If my geekiness was ever in doubt, let’s lay those doubts to rest right now as we turn our attention to something called Summoner Wars, a tactical card game based on the board game of the same name.
Orcs? Check. Elves? Check. Dwarves? Check. Goblins? Check. Benders? Er, check. They’re all here – and more. Glorious stuff.
In a nutshell, each Summoner Wars game is played between two opponents, and ends when one player kills the other’s Summoner – effectively like the King in chess.
While Summoner Wars might initially seem quite daunting, even having completed the tutorial, it’s actually – at heart – remarkably simple.
Each turn plays out in five steps, a little something like this:
- 1. Summon units from your hand (each team has a finite deck of cards, with five in your hand at the beginning of each turn)
- 2. Play Event cards, which might allow you to place walls (beside which units can be summoned) or freeze opponents – among countless other things.
- 3. Move up to three of your units
- 4. Attack with up to three of your units
- 5. Sacrifice cards in your current hand to get magic points, which are used to summon new units (you also get magic points for defeating enemy cards)
And that’s a turn in Summoner Wars. Easy, huh? There's also a handy little system that highlights options in green where applicable. Say you've moved three units; it's time to tap 'End Phase' (now green; previously red) and move on to attacking.
Likewise, if you attempt to end a phase early (say you've only attacked twice instead of thrice), a little warning will pop up asking if you're sure. How lovely.
Things get a little more complicated, however, when you take into account all the various powers and that.
As mentioned in the intro, Summoner Wars features multiple races, with the Phoenix Elves available from the get go, and a further nine available to buy.
Incidentally, it’s worth keeping an eye out for sales on the Everything Pack, usually £5.49 but occasionally sold for less than £1. Delicious.
Anyway, yes, it’s important to understand the moves at your opponent’s disposal. For example, while playing against a mate who opted to control the orcs, he sneakily froze my summoner when he wandered in a space adjacent to one of his walls.
From there, he was able to use a special move – attack all opponents adjacent to orc-controlled walls – to veeery slooowly kill my frozen, defenceless summoner. Bah.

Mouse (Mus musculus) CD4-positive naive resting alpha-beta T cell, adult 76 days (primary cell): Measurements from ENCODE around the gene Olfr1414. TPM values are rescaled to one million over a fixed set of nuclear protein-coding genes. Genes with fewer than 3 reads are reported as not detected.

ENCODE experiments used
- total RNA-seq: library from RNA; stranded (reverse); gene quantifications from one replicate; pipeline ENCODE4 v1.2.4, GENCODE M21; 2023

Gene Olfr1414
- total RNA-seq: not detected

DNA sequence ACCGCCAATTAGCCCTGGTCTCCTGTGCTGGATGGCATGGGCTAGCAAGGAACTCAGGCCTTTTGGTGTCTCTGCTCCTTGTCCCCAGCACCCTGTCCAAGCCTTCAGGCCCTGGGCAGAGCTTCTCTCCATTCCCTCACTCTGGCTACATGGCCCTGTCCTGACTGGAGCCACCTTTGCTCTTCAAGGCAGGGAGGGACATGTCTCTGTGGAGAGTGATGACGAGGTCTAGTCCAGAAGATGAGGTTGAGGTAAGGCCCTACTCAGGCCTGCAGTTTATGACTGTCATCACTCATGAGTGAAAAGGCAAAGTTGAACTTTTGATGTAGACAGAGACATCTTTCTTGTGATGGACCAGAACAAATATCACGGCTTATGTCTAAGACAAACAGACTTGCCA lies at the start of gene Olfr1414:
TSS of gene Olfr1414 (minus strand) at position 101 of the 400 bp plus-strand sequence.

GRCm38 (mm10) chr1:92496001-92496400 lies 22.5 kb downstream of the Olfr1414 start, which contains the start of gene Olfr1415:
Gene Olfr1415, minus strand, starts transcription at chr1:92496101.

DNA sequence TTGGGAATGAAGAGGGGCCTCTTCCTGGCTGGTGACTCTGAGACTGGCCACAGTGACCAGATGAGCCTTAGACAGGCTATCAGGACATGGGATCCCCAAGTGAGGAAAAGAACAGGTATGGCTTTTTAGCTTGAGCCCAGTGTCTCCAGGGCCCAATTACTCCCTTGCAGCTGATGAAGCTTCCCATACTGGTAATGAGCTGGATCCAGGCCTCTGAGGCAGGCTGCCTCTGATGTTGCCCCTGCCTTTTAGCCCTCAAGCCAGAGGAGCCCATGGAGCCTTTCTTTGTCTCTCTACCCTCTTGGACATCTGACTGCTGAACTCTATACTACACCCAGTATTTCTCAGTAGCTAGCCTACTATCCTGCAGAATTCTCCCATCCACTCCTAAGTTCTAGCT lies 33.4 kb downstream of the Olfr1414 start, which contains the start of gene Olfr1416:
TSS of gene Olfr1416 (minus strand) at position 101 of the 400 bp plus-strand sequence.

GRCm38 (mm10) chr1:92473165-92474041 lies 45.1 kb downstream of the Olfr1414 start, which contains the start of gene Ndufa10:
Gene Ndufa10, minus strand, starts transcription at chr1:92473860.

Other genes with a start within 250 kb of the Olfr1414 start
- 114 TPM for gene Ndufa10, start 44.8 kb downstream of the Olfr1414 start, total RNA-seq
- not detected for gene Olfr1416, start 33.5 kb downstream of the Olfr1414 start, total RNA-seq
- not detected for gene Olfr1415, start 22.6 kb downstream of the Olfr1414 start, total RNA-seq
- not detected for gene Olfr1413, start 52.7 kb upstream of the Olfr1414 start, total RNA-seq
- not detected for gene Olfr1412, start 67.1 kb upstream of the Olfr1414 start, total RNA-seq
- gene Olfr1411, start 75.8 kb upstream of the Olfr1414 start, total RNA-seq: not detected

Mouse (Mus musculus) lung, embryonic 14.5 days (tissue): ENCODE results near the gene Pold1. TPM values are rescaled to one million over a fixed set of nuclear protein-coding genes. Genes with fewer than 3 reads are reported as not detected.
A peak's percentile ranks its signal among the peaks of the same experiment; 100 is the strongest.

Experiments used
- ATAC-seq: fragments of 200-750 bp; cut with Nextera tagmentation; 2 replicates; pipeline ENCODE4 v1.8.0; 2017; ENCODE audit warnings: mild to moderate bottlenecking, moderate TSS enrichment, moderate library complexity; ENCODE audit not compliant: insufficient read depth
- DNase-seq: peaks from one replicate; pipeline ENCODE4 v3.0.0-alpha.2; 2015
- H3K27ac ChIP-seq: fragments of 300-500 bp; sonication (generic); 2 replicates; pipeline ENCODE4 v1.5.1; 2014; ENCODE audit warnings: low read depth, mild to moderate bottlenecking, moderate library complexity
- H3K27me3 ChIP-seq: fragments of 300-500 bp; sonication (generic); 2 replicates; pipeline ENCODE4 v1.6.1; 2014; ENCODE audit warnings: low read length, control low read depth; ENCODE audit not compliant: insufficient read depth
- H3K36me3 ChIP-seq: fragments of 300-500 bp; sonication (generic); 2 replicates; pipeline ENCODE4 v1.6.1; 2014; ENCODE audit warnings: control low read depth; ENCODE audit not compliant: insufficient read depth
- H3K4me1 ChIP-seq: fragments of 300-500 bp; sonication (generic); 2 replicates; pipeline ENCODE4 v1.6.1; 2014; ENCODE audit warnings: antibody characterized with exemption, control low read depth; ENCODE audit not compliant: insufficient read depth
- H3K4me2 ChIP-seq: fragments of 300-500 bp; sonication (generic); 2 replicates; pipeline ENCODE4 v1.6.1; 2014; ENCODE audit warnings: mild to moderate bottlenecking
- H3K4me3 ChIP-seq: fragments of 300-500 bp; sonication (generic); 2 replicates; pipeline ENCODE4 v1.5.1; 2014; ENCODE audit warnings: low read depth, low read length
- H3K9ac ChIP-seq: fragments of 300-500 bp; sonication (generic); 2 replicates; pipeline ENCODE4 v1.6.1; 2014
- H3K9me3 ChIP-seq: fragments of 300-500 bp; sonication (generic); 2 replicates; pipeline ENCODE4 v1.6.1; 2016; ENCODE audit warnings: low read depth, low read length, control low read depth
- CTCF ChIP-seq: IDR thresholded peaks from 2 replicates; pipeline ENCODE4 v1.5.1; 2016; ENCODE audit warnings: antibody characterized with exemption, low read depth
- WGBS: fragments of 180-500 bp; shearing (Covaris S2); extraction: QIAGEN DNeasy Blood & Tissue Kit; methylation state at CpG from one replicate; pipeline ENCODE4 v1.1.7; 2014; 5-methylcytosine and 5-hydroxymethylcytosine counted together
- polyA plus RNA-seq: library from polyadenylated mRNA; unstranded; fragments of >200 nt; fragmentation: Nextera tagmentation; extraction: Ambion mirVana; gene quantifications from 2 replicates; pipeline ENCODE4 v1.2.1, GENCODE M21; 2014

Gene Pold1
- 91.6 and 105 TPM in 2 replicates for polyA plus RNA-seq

Similarly, while controlling the dwarves, he saved up all his magic points and – late in the game – introduced a dwarf with the ability to dish out colossal damage with a single punch. Mother f…
All in all, Summoner Wars is awesome stuff, with plenty of variety, and both offline and online play. There are occasional promotions, too, with Playdek recently making all factions available for free to all players for a short while.
I almost feel like I’m not doing it justice by writing a mere 400 words about it, but I’m sure you’ve probably decided by now if Summoner Wars is your cup of tea.
On the poop side, a lot of it comes down to your luck – specifically the roll of the dice; it’s insanely frustrating when you continually roll ones and twos while your opponent hacks your team to bits.
But again, all things considered, definitely worth a look, and it’s only 69p to get started.
- 10 very different races
- Great multiplayer title (online or offline)
- Only 69p to download initially
- The randomness of rolling virtual dice
- Perhaps too daunting for some
- Quite expensive to buy everything
Summary: Summoner Wars is an insanely geeky – but also deep and thoroughly rewarding – card game. The randomness of the dice rolls will occasionally make you want to tug your testicles off, but likewise, it’s incredibly satisfying when they work in your favour. Love it.
Price: 69p @ App Store
Compatibility: Requires iOS 4.3 or later. Compatible with iPhone, iPad, and iPod touch. This app is optimized for iPhone 5.